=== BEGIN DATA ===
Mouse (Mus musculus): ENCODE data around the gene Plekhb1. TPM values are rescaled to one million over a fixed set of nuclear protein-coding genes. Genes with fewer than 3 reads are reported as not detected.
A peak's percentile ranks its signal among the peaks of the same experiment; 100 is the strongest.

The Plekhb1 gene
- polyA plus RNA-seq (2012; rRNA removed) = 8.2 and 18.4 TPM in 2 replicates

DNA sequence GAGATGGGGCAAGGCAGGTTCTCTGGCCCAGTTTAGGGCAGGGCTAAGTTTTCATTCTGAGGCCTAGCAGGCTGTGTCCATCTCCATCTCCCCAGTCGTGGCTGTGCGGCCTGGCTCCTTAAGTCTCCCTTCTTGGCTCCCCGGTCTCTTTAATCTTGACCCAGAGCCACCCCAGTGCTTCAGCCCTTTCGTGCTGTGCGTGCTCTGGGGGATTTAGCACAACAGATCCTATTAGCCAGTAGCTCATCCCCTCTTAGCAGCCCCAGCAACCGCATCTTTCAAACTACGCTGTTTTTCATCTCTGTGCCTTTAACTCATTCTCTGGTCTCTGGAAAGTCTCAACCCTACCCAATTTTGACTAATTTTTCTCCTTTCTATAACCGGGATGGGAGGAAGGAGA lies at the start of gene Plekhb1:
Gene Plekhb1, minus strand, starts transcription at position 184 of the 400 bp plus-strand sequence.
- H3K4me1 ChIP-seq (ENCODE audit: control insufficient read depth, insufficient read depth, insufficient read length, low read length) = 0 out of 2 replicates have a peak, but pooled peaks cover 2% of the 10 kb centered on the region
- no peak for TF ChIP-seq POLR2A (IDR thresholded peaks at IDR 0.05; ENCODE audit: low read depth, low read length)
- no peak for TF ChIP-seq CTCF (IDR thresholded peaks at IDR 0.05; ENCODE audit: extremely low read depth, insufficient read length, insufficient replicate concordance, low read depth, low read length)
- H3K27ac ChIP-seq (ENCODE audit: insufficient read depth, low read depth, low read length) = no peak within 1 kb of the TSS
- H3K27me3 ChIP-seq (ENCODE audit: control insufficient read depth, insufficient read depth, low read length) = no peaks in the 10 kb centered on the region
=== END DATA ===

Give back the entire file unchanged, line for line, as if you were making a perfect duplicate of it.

Mouse (Mus musculus): ENCODE data around the gene Plekhb1. TPM values are rescaled to one million over a fixed set of nuclear protein-coding genes. Genes with fewer than 3 reads are reported as not detected.
A peak's percentile ranks its signal among the peaks of the same experiment; 100 is the strongest.

The Plekhb1 gene
- polyA plus RNA-seq (2012; rRNA removed) = 8.2 and 18.4 TPM in 2 replicates

DNA sequence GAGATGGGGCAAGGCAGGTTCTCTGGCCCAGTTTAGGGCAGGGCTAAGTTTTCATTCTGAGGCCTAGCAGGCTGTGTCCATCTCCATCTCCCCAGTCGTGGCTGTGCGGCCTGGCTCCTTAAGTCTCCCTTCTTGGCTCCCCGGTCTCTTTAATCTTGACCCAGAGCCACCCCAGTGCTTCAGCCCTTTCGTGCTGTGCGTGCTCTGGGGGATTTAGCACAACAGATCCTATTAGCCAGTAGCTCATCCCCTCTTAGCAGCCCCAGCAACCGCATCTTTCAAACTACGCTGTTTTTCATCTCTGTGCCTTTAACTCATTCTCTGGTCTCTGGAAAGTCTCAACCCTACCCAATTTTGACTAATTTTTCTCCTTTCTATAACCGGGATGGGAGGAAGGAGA lies at the start of gene Plekhb1:
Gene Plekhb1, minus strand, starts transcription at position 184 of the 400 bp plus-strand sequence.
- H3K4me1 ChIP-seq (ENCODE audit: control insufficient read depth, insufficient read depth, insufficient read length, low read length) = 0 out of 2 replicates have a peak, but pooled peaks cover 2% of the 10 kb centered on the region
- no peak for TF ChIP-seq POLR2A (IDR thresholded peaks at IDR 0.05; ENCODE audit: low read depth, low read length)
- no peak for TF ChIP-seq CTCF (IDR thresholded peaks at IDR 0.05; ENCODE audit: extremely low read depth, insufficient read length, insufficient replicate concordance, low read depth, low read length)
- H3K27ac ChIP-seq (ENCODE audit: insufficient read depth, low read depth, low read length) = no peak within 1 kb of the TSS
- H3K27me3 ChIP-seq (ENCODE audit: control insufficient read depth, insufficient read depth, low read length) = no peaks in the 10 kb centered on the region